The hinged lid of the hive swings up with a creak. I could swear the air tightens with anticipation. But if so, it's all mine; Kerry McCurdy isn't expecting any surprises. He knows he'll find either dead bees or no bees, because that's what he's been finding, week after week, for two long months.

The two hives, beneath the fig tree and among the blazing orange clivia flowers, are not the classic shape, like the ones on the matchboxes, or the stacked wooden boxes we are all familiar with; they're long, lidded plywood chests, big enough to accommodate several dozen of the frames that bees will pack with honey.

For the past three years they've yielded 30kg each summer, and even in the depths of winter, when the colony of maybe 50,000 has been eating through its own stores, there's been a warm hum around the single entrance hole. Now, nothing.

McCurdy peels the plastic cover off the top of the frame-rack and levers each frame up in turn. "This one's been robbed out," he says, pointing to the indentations left by infiltrators from another hive that cleared every drop of the sweet contents. A small brood of young, walled into their waxy cells, proves the hive hasn't been abandoned - "sometimes, there's not a bee anywhere and it's like they've swept the floor before they left," says McCurdy - but rather that the colony has succumbed to varroa mite. The weakened foragers have failed to make it back; the hive-robbing marauders have come and gone, in the process almost certainly taking the mite with them. The plague spreads.


"That brood is history," says McCurdy's son Oliver. "They have no other bees to bring them food, keep them warm." All the pair can do is repopulate the hive when the weather gets warmer, and hope.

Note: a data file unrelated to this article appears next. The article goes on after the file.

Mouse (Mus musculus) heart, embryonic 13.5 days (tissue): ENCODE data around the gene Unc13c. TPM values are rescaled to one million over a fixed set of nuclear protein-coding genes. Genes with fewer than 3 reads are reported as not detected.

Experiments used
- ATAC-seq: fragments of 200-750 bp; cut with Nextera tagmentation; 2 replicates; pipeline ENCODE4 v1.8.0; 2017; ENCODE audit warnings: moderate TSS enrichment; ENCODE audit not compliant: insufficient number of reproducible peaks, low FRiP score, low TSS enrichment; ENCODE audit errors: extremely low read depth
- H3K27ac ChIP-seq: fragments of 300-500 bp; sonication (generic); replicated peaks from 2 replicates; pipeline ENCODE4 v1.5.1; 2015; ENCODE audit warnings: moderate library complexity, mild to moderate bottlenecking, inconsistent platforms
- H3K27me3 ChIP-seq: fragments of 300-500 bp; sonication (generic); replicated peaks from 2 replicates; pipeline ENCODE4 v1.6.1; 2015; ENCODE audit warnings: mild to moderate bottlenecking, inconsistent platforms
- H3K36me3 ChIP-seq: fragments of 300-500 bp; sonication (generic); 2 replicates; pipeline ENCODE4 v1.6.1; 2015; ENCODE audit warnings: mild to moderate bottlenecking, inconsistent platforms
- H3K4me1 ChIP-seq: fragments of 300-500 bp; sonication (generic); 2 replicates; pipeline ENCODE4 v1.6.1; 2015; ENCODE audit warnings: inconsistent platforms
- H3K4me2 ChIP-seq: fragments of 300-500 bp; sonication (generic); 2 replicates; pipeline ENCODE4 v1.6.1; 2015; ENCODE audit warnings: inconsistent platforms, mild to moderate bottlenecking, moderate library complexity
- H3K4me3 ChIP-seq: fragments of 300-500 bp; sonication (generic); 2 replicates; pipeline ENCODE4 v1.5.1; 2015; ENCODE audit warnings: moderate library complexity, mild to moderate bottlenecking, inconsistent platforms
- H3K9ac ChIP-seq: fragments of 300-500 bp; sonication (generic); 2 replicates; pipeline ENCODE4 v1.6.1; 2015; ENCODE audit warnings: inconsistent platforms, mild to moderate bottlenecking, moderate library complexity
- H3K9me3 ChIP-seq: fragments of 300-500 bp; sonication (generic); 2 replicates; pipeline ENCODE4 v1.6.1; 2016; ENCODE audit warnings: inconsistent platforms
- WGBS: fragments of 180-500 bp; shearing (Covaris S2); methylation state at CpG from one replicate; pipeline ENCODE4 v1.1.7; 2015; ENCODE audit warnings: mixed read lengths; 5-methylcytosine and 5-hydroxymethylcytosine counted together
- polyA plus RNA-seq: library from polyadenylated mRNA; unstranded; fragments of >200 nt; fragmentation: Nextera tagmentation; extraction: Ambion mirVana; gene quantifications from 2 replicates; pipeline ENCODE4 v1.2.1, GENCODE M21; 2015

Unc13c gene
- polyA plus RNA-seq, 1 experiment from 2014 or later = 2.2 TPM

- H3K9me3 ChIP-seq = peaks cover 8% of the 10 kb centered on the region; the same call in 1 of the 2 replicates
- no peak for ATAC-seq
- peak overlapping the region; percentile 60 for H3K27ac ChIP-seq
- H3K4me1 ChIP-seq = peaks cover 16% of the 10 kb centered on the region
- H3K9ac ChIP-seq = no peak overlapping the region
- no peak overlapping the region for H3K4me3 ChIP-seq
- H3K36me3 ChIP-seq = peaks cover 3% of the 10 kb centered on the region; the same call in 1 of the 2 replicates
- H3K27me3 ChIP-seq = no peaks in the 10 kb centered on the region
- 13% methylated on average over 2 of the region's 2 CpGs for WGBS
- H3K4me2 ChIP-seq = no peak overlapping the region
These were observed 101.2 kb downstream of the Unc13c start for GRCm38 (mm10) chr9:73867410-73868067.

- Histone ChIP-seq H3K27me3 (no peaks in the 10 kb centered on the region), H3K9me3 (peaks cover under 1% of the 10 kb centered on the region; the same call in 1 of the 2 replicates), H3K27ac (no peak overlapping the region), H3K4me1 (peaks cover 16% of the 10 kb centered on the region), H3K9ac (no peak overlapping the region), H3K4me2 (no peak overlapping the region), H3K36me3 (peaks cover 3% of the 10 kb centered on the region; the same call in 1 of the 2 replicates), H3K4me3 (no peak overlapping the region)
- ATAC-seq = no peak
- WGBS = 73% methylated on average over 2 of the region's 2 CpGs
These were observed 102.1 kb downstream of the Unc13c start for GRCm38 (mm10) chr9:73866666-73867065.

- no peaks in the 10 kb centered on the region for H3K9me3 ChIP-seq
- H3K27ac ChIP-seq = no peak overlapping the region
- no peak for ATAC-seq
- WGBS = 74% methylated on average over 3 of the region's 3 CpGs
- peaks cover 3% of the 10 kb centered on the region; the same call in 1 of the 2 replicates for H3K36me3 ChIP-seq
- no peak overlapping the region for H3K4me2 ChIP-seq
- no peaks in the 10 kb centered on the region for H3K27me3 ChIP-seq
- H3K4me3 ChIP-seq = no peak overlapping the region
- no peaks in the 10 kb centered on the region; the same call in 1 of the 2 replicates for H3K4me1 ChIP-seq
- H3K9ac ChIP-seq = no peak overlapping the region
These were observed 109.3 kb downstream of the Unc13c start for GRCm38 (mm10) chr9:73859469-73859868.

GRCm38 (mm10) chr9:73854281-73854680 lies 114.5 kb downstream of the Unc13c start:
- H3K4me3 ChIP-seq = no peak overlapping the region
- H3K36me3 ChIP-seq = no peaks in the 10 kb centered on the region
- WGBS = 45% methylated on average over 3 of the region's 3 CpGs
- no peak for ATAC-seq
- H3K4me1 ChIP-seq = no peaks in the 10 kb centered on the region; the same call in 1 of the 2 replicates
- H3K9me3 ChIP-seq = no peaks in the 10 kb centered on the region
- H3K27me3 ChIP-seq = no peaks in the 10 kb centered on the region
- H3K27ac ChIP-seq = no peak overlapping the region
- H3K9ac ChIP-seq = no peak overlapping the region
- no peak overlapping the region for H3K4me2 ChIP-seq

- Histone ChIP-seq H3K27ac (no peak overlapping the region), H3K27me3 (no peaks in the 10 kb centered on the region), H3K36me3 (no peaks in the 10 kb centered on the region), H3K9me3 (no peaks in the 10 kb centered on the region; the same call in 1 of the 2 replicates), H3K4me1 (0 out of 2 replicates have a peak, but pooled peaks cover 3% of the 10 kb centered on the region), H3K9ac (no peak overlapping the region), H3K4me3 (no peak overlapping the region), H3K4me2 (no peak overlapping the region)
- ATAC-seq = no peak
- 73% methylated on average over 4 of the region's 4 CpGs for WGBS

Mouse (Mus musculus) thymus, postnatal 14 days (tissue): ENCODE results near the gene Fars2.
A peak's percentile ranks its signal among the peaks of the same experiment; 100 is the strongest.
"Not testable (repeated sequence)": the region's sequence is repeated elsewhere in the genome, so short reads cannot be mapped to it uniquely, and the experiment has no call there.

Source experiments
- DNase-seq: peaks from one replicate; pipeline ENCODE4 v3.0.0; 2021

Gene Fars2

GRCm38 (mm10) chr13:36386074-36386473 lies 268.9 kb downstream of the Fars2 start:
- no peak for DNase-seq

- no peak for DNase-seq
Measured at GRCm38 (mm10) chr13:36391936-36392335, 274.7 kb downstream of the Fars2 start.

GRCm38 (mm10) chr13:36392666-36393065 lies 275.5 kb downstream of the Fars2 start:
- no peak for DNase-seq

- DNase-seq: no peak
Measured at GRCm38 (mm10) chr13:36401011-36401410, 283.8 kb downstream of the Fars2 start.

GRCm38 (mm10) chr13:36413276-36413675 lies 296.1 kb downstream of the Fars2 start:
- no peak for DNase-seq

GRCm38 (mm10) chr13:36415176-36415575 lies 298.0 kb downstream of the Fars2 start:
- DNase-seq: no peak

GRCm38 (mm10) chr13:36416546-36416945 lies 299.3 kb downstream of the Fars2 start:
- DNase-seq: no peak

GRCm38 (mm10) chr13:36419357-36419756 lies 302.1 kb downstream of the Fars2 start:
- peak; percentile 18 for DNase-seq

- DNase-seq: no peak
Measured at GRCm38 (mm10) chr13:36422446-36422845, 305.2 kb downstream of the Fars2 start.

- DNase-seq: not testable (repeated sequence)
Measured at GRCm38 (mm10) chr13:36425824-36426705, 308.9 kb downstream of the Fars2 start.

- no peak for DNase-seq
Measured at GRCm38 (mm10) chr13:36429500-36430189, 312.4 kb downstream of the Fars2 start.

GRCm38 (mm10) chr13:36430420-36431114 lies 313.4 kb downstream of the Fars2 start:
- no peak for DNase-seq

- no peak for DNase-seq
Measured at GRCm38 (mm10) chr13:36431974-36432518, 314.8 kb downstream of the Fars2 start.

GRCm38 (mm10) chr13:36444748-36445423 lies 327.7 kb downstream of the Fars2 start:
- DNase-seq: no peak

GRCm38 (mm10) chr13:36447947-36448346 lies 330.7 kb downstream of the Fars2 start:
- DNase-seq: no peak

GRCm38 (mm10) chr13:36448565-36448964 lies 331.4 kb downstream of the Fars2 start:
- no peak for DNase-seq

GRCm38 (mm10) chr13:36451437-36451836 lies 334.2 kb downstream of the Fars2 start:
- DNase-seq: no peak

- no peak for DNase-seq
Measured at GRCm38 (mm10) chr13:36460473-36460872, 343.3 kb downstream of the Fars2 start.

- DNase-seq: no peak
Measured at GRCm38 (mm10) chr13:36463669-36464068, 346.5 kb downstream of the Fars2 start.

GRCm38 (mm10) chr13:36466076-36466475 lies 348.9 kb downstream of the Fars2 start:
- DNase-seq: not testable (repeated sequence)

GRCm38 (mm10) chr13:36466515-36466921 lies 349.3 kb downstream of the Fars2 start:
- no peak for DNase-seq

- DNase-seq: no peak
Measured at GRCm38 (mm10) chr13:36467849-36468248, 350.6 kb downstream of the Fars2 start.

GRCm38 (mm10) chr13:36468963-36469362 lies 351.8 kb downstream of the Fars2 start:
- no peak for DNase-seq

Across the region - which he refers to as "my farm, with millions of workers who don't want wages" - McCurdy has about 300 hives. He sites them in people's backyards, charging them for the privilege. Householders get about 20kg of honey a year and the satisfaction of knowing that they're pollinating the neighbourhood. Or were. Now about 70 per cent of his hives have fallen silent.

"The phone started ringing two months ago," he says, "and it hasn't stopped since. And the scary thing is that it's all of Auckland, from the top to the bottom."

Scarier still is that different hives show different signs; there is no obvious universal, epidemic cause. That's why he fears that the city hives could be in the grip of colony collapse disorder.

His next two hives are barely 500m north as a bee flies. One has been robbed out; the other is untouched but abandoned. A kilometre to the west, one hive is silent, another apparently active.

McCurdy stands in the humming blizzard of bees around the open hive, inspecting frames in the sunlight. "Bees like me," he explains when I ask why he's hatless and gloveless. "I can work around a lot of people in hats and suits and not get stung. If I wear a hat, I get stung."

But the pair are sceptical that the active hive will survive. "There's no brood there and no sign of a queen," says the younger man. "The next two weeks will tell but it doesn't look good."

McCurdy knows that the beekeeping establishment regards him as something of a crank ("I've been called a cowboy," he says). One of his clients swears he once said "bees are people too"; I certainly heard him say "bees are smarter than people". He uses dowsing rods to decide where to locate his hives, a practice he admits is unknown internationally.

There's no dispute that garden insecticides containing neonicotinoid chemicals are killing bees, but McCurdy also blames cellphones, GPS systems and in-car computers, which are "showering the Earth and the magnetic lines bees use to navigate".

What is indisputable is that city hives - of which he is the biggest operator - are in sudden, serious trouble and no one knows exactly why. Official testing regimes, he says, focus on industrial-scale beekeepers and ignore him because "they see the city beekeepers as hobbyists".

"This is our backyard, mate. This is where we live. This is where our kids and grandkids eat plums and feijoas. If we just sit here paddling away, we're going to go over the edge. And one day we'll wake up and there'll be no bees, no flowers, no fruit."